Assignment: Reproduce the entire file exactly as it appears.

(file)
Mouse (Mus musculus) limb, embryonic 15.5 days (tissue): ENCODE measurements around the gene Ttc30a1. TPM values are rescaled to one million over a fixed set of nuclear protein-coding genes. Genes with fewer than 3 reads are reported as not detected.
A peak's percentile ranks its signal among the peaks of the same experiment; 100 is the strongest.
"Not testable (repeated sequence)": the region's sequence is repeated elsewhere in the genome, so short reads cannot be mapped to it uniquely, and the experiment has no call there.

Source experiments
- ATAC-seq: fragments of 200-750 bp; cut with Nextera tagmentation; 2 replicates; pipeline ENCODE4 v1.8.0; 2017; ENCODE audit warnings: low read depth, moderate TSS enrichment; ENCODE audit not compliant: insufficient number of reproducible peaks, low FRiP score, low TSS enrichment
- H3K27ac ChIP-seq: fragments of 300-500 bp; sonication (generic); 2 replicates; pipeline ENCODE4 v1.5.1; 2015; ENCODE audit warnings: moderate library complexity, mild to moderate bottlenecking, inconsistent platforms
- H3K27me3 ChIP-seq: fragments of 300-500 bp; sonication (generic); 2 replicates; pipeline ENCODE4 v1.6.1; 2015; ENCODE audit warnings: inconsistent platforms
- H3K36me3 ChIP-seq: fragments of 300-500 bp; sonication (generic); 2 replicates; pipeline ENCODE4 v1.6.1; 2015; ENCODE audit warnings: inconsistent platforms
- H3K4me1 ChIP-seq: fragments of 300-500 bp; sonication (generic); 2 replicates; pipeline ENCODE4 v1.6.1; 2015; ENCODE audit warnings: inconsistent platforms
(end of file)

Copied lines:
Mouse (Mus musculus) limb, embryonic 15.5 days (tissue): ENCODE measurements around the gene Ttc30a1. TPM values are rescaled to one million over a fixed set of nuclear protein-coding genes. Genes with fewer than 3 reads are reported as not detected.
A peak's percentile ranks its signal among the peaks of the same experiment; 100 is the strongest.
"Not testable (repeated sequence)": the region's sequence is repeated elsewhere in the genome, so short reads cannot be mapped to it uniquely, and the experiment has no call there.

Source experiments
- ATAC-seq: fragments of 200-750 bp; cut with Nextera tagmentation; 2 replicates; pipeline ENCODE4 v1.8.0; 2017; ENCODE audit warnings: low read depth, moderate TSS enrichment; ENCODE audit not compliant: insufficient number of reproducible peaks, low FRiP score, low TSS enrichment
- H3K27ac ChIP-seq: fragments of 300-500 bp; sonication (generic); 2 replicates; pipeline ENCODE4 v1.5.1; 2015; ENCODE audit warnings: moderate library complexity, mild to moderate bottlenecking, inconsistent platforms
- H3K27me3 ChIP-seq: fragments of 300-500 bp; sonication (generic); 2 replicates; pipeline ENCODE4 v1.6.1; 2015; ENCODE audit warnings: inconsistent platforms
- H3K36me3 ChIP-seq: fragments of 300-500 bp; sonication (generic); 2 replicates; pipeline ENCODE4 v1.6.1; 2015; ENCODE audit warnings: inconsistent platforms
- H3K4me1 ChIP-seq: fragments of 300-500 bp; sonication (generic); 2 replicates; pipeline ENCODE4 v1.6.1; 2015; ENCODE audit warnings: inconsistent platforms